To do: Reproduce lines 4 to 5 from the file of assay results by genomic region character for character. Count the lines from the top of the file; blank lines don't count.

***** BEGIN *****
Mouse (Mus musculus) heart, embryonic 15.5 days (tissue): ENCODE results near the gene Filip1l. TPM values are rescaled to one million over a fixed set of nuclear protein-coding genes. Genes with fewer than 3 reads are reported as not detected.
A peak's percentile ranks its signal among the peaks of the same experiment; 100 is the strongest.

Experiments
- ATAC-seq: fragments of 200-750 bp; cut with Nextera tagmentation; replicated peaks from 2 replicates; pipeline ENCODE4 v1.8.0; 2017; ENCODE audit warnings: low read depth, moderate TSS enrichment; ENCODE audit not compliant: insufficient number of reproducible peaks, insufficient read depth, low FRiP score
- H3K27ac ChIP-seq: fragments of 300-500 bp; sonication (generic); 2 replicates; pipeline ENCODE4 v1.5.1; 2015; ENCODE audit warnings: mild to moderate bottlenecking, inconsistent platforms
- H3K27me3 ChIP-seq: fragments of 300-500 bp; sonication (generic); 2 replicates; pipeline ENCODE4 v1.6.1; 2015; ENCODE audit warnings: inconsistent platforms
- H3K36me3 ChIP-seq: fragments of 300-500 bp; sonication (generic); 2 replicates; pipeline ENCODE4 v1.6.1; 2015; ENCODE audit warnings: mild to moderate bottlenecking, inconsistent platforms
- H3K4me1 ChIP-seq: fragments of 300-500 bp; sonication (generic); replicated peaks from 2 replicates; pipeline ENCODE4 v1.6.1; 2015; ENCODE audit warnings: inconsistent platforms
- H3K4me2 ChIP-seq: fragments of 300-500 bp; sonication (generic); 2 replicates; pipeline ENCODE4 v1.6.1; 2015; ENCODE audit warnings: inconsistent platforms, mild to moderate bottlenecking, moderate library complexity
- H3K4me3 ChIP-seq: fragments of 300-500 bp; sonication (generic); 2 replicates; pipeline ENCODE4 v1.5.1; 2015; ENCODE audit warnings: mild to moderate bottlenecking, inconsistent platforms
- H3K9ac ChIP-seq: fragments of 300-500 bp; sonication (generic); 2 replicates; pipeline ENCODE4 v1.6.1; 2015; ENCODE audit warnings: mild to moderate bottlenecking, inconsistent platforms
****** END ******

- ATAC-seq: fragments of 200-750 bp; cut with Nextera tagmentation; replicated peaks from 2 replicates; pipeline ENCODE4 v1.8.0; 2017; ENCODE audit warnings: low read depth, moderate TSS enrichment; ENCODE audit not compliant: insufficient number of reproducible peaks, insufficient read depth, low FRiP score
- H3K27ac ChIP-seq: fragments of 300-500 bp; sonication (generic); 2 replicates; pipeline ENCODE4 v1.5.1; 2015; ENCODE audit warnings: mild to moderate bottlenecking, inconsistent platforms